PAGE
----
Gold and Silver Outlook for April 17

by Lior Cohen
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Submitted by Trading NRG as part of our contributors program.

Gold and silver bounced back from their tumble of the past couple of business days. This may have just been a correction to the sharp fall in their prices. Yesterday, the U.S CPI report was published: the U.S CPI fell by 0.2% in March on account of the drop in energy prices. The core CPI remained stable and inched by 0.1%. This is another indicator for the stability of U.S prices, which could ease the concerns regarding the Fed’s current asset purchase program (for now at least). Housing starts report came out and showed a gain in housing starts during March. Will gold and silver resume their downward trend? On today’s agenda: Great Britain Claimant Count Change, Minutes of MPC Meeting, German 10 Year Bond Auction, Bank of Canada’s Overnight Rate and Japanese trade balance.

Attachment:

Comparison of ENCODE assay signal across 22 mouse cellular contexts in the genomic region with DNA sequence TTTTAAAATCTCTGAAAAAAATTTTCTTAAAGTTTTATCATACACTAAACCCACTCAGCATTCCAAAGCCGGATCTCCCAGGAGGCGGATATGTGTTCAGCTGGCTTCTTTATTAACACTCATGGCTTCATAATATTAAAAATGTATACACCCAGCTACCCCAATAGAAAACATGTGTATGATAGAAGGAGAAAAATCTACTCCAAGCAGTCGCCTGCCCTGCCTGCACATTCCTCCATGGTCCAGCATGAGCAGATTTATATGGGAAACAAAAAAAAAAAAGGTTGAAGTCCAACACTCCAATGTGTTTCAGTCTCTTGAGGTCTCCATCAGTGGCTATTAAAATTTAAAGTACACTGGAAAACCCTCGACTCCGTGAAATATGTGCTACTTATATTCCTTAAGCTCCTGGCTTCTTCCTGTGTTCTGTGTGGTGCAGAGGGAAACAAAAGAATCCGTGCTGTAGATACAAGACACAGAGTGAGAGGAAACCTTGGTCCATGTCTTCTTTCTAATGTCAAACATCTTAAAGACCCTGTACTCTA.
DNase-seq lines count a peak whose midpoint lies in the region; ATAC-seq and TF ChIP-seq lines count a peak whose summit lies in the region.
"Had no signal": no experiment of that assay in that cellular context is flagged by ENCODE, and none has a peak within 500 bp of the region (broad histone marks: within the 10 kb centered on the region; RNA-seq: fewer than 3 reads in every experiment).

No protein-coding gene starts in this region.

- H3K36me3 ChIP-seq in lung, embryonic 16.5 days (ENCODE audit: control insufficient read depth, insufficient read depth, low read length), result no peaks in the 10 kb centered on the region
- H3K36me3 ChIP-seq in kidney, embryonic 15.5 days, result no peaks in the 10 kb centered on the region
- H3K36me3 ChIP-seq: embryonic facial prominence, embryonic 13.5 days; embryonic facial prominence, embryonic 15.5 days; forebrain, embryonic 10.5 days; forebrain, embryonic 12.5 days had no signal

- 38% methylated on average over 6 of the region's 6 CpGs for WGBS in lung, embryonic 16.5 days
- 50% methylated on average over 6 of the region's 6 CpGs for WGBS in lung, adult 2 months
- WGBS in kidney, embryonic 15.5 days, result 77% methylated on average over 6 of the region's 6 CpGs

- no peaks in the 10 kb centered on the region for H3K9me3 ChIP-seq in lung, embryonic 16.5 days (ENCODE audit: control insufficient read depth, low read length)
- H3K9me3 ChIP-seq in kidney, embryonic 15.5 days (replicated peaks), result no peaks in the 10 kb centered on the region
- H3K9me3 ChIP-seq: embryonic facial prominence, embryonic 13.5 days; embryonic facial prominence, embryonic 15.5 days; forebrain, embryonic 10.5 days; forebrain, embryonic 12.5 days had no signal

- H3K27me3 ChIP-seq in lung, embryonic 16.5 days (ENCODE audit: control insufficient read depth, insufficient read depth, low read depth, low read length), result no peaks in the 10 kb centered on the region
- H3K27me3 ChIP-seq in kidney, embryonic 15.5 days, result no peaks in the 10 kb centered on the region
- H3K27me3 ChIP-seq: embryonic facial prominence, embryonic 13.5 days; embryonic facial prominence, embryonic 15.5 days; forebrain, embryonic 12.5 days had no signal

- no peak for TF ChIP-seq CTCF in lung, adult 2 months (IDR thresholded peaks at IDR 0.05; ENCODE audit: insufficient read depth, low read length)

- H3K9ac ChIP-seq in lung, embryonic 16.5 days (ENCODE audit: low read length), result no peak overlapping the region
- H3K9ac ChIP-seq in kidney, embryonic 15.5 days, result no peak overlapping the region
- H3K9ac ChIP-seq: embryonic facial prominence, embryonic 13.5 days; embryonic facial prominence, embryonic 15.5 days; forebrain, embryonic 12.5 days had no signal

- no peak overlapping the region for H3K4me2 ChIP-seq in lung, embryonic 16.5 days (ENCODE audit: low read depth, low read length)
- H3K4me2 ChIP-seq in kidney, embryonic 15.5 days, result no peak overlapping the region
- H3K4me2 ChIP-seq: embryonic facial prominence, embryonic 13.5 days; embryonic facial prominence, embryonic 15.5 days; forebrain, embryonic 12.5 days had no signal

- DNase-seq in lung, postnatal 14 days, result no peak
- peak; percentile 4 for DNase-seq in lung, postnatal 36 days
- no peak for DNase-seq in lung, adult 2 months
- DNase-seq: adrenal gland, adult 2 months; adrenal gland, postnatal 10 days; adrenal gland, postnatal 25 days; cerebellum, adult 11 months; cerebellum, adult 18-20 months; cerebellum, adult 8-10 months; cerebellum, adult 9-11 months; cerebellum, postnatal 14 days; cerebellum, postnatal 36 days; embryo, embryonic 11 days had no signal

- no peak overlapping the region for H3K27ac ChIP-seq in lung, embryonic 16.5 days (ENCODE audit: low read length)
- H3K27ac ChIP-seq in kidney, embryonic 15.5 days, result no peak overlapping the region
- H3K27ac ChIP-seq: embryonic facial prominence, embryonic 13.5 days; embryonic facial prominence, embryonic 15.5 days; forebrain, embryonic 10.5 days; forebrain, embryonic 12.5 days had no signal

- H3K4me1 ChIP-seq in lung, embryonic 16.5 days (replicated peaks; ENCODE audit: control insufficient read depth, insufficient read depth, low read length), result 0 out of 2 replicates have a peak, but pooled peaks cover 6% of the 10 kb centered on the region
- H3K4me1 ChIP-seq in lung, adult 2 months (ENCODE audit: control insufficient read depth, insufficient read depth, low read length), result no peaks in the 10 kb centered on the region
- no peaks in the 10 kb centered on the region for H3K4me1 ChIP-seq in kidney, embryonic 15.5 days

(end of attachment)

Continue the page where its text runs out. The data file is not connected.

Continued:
On Tuesday, the price of gold bounced back and rose by 1.93% to $1,386.8; silver also increased by 1.14% to $23.63. During April, gold declined by 13.04%; silver, by 16.49%. Usually following such sharp falls in the prices of gold and silver, they tend to rise.

The ratio between the two precious metals rose again on Tuesday to 58.69. During April the ratio rose by 4.12% as gold slightly out-performed silver.

On Today’s Agenda

Bank of Canada’s Overnight Rate: The Bank of Canada will announce its decision on the Canadian overnight rate, which remained flat in recent years at 1%. The BOC may keep its policy and maintain its interest rate at 1%; the latest slowdown inCanada’s economy might prompt BOC to reduce the rate;

Minutes of MPC Meeting: in the latest MPC meeting, the Bank left the rate unchanged at 0.5% and the asset purchase program at £375 billion; the MPC still has concerns regarding GB’s inflation. The minutes of last week’s meeting might offer some insight behind this decision;

Japanese Trade balance: The Japanese trade balance deficit for February 2013 rose by 47.4% compared to January, and reach 1,086 billion YEN (roughly $11.08 billion) deficit (seasonally adjusted figures). This rise is due to the higher growth in imports (by 6.8%) than in exports (by 1.3%).Japan is among the leading importers countries of commodities, such as gold;

For further reading:

Will These Gold Producers Bounce Back?

Is it Time to Sell Gold?

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